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Kelleen Cullison

Making the Most of Your First Year

by Kelleen Cullison | Sep 23, 2016

One of the biggest of my fears my first few days of college was looking like a freshman, and I wasn’t alone. All up and down my hall, whispers and complaints about new student activities and schedules could be heard through open doors (because everyone keeps their doors open in Garver, duh. Only a 1st year wouldn’t know that). All around me was pressure to stay away from optional events and from organized ice breaker activities, for fear of looking like the new kid.

My advice? Embrace being a new kid, while you still can. First years are expected to be absolutely clueless, so take the learning opportunities while they’re being handed to you! Maybe make a fool of yourself, show up to class just a bit too early, ask a lot of questions. Figure it out now while it’s socially acceptable to be clueless. I guarantee most of the upperclassmen navigating campus like they own the place stumbled about just like you a few years ago. As for those of you who’d like some assurance before leaving the safety of the dorm, here’s what I’ve learned by venturing out onto campus.

  1. Go to the Events, and Arrive Early

The Manchester’s Activity Council puts on so many events it’s ridiculous. In the past few weeks I’ve been here, there's been a Graffiti Party, a Glow Rage Party, and a movie shown on the school mall. Go, and enjoy the events put on for you. And get there early, because although there’s room for everyone at these events, there are always t-shirts. And it’s first come first serve.

     2. Keep Doors Open

Metaphorically, and literally. If you’re feeling isolated or like you're on the sidelines, open up your door for a while. There are people who will say hi when they pass by, or stop to check out your room, and to meet you as well. Warning; the open door does say to some people, just come on in (although it’s rare), and also lets in the noise from the hall. I don’t suggest trying this when you’re trying to study or nap.

   3. Your Dorm is Not the Ideal Study Spot

Think of your dorm as an apartment building. You are renting a room there, but so are a lot of other people. These other people are also paying for the right to do whatever they want (within reason) in their dorm. The difference between a dorm and an apartment building is that if you don't like your neighbors in the apartment, you can choose to lease elsewhere. With dorms, you get what you get, and you’re expected to make it work for the semester.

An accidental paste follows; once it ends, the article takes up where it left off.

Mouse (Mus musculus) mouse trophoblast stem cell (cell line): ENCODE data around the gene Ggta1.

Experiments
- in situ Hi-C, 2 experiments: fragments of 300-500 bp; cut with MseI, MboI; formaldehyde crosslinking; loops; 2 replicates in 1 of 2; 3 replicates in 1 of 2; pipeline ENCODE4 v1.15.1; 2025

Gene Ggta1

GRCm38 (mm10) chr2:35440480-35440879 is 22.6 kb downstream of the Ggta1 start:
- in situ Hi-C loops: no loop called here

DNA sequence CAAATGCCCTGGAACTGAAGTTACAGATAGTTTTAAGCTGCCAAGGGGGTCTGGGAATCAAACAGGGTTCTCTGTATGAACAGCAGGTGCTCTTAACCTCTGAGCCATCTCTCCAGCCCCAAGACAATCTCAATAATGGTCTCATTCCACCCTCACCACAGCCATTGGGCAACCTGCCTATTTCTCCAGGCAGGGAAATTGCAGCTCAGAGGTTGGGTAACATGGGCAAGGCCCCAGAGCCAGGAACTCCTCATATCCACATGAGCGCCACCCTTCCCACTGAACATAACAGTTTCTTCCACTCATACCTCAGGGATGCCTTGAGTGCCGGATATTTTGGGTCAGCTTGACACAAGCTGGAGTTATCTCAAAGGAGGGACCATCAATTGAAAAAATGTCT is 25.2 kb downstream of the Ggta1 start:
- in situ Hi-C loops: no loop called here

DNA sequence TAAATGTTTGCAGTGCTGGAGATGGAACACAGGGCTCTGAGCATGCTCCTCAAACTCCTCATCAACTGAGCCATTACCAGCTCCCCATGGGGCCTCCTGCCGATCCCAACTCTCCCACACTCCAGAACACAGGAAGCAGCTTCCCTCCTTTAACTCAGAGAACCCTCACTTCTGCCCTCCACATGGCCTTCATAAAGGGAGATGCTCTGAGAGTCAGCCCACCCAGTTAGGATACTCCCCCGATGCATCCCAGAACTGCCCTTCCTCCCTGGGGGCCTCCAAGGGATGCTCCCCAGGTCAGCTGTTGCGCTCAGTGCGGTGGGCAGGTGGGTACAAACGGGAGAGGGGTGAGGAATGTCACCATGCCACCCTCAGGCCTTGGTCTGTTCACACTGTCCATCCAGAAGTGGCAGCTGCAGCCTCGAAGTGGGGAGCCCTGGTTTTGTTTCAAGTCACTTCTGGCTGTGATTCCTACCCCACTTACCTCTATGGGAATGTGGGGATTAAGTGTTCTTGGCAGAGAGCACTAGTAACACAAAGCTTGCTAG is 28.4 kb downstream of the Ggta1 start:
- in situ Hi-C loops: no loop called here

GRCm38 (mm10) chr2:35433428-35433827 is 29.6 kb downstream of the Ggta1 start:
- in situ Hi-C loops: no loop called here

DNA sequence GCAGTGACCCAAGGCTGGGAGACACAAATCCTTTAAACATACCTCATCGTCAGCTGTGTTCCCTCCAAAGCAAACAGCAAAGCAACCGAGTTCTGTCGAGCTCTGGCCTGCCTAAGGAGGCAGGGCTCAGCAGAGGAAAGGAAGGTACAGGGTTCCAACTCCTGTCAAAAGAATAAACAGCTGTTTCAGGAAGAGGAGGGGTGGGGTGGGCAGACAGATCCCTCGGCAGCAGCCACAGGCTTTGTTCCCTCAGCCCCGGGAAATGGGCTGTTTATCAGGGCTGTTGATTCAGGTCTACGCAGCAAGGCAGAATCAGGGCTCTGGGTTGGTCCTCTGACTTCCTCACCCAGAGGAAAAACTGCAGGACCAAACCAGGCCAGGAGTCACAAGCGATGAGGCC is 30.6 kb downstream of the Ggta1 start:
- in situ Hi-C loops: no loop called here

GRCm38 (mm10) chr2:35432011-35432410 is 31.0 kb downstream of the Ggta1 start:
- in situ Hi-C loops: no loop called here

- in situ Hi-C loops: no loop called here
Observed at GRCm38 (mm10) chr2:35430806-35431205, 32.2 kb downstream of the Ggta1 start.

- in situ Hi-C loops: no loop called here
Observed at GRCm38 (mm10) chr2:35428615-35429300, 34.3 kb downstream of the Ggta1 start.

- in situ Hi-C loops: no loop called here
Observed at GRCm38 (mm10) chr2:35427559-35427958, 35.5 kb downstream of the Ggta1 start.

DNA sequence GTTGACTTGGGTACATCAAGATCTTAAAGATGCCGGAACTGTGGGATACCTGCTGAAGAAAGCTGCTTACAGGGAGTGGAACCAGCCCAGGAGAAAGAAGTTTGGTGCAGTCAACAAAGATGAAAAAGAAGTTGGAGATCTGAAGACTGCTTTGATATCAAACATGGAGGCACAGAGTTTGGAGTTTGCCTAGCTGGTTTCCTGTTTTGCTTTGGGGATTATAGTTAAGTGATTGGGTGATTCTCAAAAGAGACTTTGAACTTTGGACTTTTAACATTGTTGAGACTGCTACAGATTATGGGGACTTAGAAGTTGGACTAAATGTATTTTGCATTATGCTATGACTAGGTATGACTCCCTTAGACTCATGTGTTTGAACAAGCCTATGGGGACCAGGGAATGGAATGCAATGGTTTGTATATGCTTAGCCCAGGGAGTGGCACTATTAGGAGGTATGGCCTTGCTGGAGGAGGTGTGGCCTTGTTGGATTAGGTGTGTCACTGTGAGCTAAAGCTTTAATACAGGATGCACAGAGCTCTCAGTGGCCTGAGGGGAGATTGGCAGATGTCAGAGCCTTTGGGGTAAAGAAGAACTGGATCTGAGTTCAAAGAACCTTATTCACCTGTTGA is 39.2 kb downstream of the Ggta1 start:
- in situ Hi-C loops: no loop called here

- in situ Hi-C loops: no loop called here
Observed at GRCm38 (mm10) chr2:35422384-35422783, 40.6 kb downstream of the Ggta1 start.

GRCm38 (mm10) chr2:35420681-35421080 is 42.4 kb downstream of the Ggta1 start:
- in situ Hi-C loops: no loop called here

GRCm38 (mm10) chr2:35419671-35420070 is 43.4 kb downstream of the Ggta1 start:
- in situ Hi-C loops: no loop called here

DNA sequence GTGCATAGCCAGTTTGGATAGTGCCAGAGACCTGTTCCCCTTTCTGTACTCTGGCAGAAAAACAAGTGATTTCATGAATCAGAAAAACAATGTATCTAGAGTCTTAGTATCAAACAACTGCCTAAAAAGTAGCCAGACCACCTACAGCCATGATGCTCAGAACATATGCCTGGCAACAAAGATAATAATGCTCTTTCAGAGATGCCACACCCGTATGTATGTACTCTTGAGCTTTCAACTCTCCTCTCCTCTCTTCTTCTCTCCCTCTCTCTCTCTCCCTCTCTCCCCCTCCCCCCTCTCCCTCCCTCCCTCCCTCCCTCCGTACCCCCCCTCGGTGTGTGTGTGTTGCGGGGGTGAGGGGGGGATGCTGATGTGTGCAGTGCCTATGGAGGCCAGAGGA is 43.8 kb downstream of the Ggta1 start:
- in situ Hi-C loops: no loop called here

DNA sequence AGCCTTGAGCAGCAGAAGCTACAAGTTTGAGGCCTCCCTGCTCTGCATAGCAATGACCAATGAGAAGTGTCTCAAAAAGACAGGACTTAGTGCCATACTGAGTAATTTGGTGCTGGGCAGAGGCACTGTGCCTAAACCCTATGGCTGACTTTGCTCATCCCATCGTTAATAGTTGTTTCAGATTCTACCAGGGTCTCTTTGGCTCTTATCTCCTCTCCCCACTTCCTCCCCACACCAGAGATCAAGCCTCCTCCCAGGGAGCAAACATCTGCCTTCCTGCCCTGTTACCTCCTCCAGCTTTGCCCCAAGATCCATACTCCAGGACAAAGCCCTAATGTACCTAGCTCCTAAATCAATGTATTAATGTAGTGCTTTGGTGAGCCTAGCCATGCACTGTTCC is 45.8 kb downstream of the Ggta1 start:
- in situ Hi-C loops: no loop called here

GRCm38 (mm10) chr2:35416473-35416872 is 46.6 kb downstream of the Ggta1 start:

Studying is frustrating enough without the added stressor of other people. Take your books to a cafe or the library. Manchester’s Funderburg Library has special study rooms just for this purpose. There are three floors of separate tables and chairs to work by yourself or with a group. Get comfortable studying there, so you can just get plain comfortable back in the dorm.

   4. You Have Food Options

There are meal plan options that extend beyond the JYSC. You can use your card at Wilbur’s and the Oaks on a meal plan, without having to use your flex bucks. However, if you want certain items, or something from Ssisters, you’ll have to use flex or cold hard cash.

 5. There is No Way to do College Wrong

Manchester gives you opportunities to go to events, and sporting games, and clubs, but it’s up to you to decide which ones you want to be a part of, or if you want to be a part of them at all. If you want to go to all the football games, or stay in and watch Netflix, join seven different clubs, or spend your free time studying, that’s totally up to you!

These are your college days, and you get to experience them however and whichever way you decide!


Kelleen Cullison ’20 is pursuing an English major and minors in Journalism and Peace Studies. She hopes to work as an editor for a publishing company, and hopes to help current and prospective Manchester students avoid the mistakes she is currently making.